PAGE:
For The Record
A Need for Green
It seems to me that the practice of “going green” is no longer a philosophy being adopted only by the granola-eating tree huggers of the world. Businesses everywhere are taking steps necessary to show they are serious about being green. LEED certifications, sustainability, energy conservation ‚Äî companies are doing whatever it takes to hop aboard the green bandwagon.
This was evidenced in November during the Greenbuild International Conference and Expo in Boston. About 28,000 people attended this year’s expo, roughly 5,000 more than attended the 2007 Greenbuild Expo held in Chicago. The first thing I noticed was the strong attendance by a wide variety of people. One vendor described the attendees as wearing coats and ties, rather than Birkenstocks. While that may be extreme categorizing, he did have a point.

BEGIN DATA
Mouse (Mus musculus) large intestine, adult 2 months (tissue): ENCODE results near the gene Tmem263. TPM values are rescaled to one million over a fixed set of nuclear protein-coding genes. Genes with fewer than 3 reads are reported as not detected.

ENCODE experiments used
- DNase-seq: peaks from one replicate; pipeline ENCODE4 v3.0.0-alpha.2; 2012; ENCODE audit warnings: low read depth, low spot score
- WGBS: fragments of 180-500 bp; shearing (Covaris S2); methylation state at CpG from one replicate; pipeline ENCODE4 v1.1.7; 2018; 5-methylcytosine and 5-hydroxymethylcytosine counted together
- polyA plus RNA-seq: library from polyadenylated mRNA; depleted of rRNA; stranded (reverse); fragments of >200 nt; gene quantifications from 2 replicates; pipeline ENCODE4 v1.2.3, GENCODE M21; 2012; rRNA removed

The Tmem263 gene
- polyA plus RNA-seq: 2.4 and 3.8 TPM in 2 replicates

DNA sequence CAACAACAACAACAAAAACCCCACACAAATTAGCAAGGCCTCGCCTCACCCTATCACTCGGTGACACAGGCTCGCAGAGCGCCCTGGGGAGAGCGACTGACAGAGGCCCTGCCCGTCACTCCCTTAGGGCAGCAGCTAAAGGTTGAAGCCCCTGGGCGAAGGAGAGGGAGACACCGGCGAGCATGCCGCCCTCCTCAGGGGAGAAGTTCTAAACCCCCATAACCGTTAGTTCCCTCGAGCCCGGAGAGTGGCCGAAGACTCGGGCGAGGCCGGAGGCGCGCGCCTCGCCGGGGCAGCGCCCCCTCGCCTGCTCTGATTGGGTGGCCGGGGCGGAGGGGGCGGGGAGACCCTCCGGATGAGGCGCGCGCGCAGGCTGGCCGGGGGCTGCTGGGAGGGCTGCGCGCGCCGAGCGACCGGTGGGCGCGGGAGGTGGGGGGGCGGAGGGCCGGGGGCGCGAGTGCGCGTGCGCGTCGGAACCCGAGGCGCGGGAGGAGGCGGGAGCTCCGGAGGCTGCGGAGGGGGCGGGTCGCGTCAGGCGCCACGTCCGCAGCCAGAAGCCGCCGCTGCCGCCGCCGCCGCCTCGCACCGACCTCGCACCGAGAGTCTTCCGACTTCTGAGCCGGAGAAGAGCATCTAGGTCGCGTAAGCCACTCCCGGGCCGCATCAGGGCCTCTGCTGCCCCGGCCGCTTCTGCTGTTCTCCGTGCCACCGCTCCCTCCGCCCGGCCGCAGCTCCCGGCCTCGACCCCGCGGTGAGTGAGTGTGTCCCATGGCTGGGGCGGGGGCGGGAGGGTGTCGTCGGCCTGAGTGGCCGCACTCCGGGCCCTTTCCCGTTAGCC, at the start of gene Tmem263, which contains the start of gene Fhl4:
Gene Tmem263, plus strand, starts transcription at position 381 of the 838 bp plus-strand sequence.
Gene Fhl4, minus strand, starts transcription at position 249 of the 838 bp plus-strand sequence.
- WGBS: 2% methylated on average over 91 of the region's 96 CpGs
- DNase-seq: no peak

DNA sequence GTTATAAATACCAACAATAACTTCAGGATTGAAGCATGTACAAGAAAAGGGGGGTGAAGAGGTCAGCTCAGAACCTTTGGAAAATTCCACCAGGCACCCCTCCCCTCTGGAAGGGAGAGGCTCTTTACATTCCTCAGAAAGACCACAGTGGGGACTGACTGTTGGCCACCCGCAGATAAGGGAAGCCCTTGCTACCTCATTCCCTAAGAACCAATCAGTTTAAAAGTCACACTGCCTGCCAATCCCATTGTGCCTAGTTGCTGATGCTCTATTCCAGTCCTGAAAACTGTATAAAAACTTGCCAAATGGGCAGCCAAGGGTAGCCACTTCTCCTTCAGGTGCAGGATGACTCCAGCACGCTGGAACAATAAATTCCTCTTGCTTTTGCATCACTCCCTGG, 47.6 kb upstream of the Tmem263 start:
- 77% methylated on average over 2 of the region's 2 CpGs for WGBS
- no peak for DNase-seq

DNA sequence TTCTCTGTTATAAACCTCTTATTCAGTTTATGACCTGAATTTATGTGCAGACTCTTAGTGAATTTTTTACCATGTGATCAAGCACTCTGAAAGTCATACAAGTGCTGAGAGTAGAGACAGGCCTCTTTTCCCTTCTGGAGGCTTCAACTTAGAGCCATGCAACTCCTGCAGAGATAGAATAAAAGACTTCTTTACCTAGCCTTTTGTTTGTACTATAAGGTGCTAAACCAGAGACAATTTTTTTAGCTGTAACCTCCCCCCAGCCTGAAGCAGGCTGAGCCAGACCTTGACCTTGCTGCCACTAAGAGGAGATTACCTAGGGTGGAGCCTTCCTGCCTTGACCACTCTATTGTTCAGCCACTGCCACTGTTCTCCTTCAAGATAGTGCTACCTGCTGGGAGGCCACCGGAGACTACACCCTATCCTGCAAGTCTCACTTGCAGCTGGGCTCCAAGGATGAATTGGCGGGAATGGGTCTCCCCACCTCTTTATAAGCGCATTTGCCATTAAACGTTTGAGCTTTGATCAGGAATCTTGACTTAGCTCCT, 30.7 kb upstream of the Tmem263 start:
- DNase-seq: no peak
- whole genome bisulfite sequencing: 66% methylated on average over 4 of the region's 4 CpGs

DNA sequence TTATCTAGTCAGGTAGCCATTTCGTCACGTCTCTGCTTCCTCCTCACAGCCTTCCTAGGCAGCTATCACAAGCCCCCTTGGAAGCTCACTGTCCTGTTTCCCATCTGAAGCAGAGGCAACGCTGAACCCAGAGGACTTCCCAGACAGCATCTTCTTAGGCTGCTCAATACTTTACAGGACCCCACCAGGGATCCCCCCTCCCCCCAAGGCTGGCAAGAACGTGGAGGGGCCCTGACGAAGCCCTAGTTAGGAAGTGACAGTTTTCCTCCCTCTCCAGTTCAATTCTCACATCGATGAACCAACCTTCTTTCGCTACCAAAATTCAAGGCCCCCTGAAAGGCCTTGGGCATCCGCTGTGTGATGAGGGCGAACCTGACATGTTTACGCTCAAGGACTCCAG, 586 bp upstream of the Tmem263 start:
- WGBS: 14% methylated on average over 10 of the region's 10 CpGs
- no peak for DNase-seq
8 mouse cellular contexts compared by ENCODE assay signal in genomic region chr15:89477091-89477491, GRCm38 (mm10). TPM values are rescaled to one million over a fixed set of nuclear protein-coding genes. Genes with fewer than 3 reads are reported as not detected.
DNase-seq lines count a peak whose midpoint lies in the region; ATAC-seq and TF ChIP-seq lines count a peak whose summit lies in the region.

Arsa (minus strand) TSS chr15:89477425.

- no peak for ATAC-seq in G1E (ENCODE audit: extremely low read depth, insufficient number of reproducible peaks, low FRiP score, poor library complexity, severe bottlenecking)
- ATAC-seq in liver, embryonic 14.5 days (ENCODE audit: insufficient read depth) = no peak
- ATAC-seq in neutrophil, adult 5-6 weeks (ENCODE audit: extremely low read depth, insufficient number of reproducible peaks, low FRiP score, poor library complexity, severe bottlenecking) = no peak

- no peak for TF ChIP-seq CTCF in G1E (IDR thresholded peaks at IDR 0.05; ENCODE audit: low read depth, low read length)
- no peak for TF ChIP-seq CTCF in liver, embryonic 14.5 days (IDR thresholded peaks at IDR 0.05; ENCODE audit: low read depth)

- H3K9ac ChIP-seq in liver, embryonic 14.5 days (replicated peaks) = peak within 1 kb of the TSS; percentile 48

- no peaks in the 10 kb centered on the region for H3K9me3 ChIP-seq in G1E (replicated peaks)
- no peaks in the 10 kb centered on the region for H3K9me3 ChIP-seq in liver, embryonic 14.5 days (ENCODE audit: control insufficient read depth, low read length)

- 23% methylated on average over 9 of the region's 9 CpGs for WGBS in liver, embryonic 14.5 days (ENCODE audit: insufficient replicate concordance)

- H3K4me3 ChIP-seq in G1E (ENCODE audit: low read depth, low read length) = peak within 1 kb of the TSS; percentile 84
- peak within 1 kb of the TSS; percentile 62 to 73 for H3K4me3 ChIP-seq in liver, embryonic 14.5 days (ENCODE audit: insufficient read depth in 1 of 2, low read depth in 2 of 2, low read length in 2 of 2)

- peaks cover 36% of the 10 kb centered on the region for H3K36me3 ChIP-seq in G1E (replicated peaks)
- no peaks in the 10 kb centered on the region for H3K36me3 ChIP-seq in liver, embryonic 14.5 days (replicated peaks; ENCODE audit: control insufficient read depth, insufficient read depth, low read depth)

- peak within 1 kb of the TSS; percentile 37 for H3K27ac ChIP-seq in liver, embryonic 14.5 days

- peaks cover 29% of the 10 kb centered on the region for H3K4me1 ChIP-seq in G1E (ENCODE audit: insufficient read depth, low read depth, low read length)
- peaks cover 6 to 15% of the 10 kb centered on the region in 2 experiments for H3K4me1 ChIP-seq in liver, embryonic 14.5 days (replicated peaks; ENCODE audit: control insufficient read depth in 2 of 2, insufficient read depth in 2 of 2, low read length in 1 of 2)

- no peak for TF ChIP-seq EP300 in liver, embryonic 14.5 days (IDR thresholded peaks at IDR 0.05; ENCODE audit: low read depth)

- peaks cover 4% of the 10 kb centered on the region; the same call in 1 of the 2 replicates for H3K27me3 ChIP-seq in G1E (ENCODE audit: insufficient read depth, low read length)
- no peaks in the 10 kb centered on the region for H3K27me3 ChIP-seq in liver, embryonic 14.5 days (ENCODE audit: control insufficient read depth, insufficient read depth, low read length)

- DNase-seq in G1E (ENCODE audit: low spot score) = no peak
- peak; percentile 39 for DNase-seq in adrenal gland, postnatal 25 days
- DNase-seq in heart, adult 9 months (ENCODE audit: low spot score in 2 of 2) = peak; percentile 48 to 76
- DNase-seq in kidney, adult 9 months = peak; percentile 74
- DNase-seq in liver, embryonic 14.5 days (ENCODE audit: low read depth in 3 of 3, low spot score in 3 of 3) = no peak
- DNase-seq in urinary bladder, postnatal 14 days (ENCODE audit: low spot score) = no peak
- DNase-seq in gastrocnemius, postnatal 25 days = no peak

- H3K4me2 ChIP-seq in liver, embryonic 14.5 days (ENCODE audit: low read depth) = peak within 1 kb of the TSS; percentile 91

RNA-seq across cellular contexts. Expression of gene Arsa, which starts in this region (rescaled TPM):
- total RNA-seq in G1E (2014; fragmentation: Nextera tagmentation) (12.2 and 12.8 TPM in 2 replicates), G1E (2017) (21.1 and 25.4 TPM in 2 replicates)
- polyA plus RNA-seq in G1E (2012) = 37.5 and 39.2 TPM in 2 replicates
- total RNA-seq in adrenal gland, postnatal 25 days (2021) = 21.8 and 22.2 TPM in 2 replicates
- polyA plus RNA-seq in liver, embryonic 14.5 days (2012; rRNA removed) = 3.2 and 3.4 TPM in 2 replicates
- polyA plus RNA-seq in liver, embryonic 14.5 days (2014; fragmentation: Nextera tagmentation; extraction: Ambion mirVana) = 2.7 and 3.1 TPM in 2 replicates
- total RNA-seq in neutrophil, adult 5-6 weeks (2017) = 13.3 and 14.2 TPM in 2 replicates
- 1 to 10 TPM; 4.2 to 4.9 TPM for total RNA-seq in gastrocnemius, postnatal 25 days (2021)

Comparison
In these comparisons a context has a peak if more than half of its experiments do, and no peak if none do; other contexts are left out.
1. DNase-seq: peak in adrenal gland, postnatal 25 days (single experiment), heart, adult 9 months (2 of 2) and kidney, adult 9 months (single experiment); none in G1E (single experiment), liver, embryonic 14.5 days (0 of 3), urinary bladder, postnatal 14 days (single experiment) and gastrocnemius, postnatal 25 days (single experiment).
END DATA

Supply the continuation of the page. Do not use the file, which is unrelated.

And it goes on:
Looking around during the show, I noticed the onset of booths from many of the technology giants. Going green is no longer a grassroots effort of a few companies sprinkled here and there. It’s a way of doing business that is necessary if a company is to be at the forefront of its industry.
We are lucky that masonry is naturally a sustainable, green material. As for the rest of the players in the construction industry, they’ll have to find ways to be green, and find them quickly. The green ship has sailed, and I am afraid those who missed the boat just might drown.
- 39As an editor, my personal sign that green building is here to stay is the fact that I no longer need to include quotations marks around the word green. People aren’t going to read stories about going green and think it involves a can of paint from Sherwin-Williams.